This new research is being put together by the Center for Innovation and Sustainability in Local Media, based at the University of North Carolina. Veteran journalist Tom Stites, who helped popularize the term “news deserts,” writes about the study for the Poynter Institute. The data will be released in the form of a searchable database and will include demographic information such as household income and poverty rates.

One of the study’s findings, Stites says, is particularly distressing: many of the online-only news projects that have arisen over the past decade-plus to replace or supplement the local newspaper are serving affluent areas rather than poorer communities. Indeed, robust news projects serving low-income cities such as the New Haven Independent, which I wrote about in my 2013 book, “The Wired City,” appear to be the exception rather than the rule.

Stites, a former editor with papers such as The New York Times and the Chicago Tribune, is the founder of the Banyan Project, an ambitious effort to bring cooperatively owned news sites to lower-income communities. Banyan’s first site, Haverhill Matters, is still not fully operational despite many years in the making, though fundraising and planning for a full-fledged launch continue.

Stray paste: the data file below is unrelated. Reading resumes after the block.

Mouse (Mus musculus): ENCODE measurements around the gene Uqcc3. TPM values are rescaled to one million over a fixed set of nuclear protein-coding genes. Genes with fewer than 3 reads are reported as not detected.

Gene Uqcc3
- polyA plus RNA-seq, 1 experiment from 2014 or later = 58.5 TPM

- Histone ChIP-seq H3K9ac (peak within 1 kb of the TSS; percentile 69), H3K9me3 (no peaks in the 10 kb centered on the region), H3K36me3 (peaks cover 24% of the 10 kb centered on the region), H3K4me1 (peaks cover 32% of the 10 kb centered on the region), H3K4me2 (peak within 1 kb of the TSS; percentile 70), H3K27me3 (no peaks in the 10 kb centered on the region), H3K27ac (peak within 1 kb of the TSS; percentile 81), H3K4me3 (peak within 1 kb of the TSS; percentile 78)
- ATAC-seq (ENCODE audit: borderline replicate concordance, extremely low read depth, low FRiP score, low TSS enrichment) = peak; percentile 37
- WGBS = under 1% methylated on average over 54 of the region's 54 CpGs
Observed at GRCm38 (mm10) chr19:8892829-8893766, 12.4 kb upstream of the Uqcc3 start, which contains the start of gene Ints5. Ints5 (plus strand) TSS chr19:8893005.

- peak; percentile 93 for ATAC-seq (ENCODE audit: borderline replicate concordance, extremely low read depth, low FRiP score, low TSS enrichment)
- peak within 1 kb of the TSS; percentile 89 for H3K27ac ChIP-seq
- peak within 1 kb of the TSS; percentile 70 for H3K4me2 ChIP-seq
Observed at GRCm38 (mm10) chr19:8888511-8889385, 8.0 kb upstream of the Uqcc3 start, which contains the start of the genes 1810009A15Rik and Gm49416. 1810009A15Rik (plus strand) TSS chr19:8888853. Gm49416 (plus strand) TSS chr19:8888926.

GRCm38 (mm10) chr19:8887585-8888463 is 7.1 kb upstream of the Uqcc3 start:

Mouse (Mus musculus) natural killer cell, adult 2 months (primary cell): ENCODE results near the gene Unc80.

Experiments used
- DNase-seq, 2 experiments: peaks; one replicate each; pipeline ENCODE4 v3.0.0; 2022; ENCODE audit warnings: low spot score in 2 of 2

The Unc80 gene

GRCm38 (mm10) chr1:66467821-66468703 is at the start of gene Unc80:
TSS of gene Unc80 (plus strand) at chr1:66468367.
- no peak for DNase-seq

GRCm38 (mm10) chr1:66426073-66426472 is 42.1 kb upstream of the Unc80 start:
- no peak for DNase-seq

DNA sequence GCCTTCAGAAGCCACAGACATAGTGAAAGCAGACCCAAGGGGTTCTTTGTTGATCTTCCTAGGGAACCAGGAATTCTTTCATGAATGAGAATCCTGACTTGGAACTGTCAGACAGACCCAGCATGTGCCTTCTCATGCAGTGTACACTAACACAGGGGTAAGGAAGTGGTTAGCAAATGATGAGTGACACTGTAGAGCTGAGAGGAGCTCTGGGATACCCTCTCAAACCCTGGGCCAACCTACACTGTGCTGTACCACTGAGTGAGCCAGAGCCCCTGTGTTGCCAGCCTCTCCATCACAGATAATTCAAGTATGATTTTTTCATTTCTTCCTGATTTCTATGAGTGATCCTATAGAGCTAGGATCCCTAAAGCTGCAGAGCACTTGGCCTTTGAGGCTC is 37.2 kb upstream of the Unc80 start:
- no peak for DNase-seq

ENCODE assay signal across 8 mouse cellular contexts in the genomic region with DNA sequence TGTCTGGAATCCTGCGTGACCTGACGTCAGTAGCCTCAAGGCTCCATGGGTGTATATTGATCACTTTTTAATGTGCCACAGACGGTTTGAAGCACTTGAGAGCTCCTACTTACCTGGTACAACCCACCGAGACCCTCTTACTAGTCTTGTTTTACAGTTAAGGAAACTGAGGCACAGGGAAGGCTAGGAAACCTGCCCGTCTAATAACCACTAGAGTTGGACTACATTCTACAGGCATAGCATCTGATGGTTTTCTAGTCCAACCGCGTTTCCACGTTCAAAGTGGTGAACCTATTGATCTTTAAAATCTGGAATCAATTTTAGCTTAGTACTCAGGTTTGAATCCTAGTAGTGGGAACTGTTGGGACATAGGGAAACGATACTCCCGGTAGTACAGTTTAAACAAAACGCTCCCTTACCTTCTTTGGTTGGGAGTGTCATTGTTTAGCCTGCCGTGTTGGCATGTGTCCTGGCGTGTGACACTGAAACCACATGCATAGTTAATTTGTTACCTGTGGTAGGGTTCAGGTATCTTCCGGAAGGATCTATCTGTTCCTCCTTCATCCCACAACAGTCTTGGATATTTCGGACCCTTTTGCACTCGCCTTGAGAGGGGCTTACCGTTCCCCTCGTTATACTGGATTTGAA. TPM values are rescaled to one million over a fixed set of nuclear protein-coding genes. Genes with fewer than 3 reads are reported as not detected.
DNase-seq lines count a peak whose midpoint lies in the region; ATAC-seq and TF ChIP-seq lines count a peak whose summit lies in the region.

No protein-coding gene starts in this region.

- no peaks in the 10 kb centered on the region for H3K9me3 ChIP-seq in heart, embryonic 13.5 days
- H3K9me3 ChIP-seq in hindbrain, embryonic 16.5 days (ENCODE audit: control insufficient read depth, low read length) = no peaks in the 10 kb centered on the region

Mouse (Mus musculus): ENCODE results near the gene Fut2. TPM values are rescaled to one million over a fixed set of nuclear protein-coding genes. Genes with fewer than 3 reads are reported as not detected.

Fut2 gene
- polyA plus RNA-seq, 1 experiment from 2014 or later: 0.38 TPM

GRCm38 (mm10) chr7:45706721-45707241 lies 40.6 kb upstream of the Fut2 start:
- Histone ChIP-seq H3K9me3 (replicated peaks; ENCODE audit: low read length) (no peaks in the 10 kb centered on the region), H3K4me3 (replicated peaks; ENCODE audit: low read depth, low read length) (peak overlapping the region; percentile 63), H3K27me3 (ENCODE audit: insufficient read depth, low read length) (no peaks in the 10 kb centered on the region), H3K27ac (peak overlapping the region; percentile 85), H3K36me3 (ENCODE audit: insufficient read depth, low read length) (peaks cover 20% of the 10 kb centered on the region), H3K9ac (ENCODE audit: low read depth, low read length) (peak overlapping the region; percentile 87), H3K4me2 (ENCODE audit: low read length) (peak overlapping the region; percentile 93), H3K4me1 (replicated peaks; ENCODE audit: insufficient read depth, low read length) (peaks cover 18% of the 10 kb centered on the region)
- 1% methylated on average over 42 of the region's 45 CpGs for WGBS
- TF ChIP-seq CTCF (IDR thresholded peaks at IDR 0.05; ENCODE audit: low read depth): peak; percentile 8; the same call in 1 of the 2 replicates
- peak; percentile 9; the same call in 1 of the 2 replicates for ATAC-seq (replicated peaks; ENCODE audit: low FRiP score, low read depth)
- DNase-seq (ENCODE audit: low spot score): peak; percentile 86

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For a long time, Facebook loomed as the force that news organizations couldn’t live with and couldn’t live without. On the one hand, Facebook and Google were hoovering up more than 90 percent of all new digital ad revenues. On the other hand, publishers were dependent on Facebook for much of their traffic.

Now there are signs that is changing. According to Lucia Moses of Digiday, new statistics from the web analytics firm Chartbeat show that Facebook referrals to news sites are down while direct traffic to news sites is up. Part of the reason is that Facebook in January decided to give a boost to posts from users’ family and friends. But though that may help to explain the decline in referrals, it doesn’t explain the rise in direct traffic.

“The increase in direct traffic matters because it enables publishers to control their own destiny,” Moses writes. “They have more data on reader behavior, which enables them to better target readers with more content and offers for subscriptions and other revenue drivers.”

This is pure speculation on my part, but I think the rise in direct traffic may also be part of the flight to quality we’ve seen since the 2016 election. Digital subscriptions are up at The New York Times, The Washington Post, and regional papers like The Boston Globe, donations have increased to nonprofit news organizations like ProPublica, and listenership has risen at NPR. Word may finally be getting out that social media in general, and Facebook in particular, is awash in fake and unreliable news.

WGBH News contributor Dan Kennedy is the author of “The Return of the Moguls: How Jeff Bezos and John Henry Are Remaking Newspapers for the Twenty-First Century.”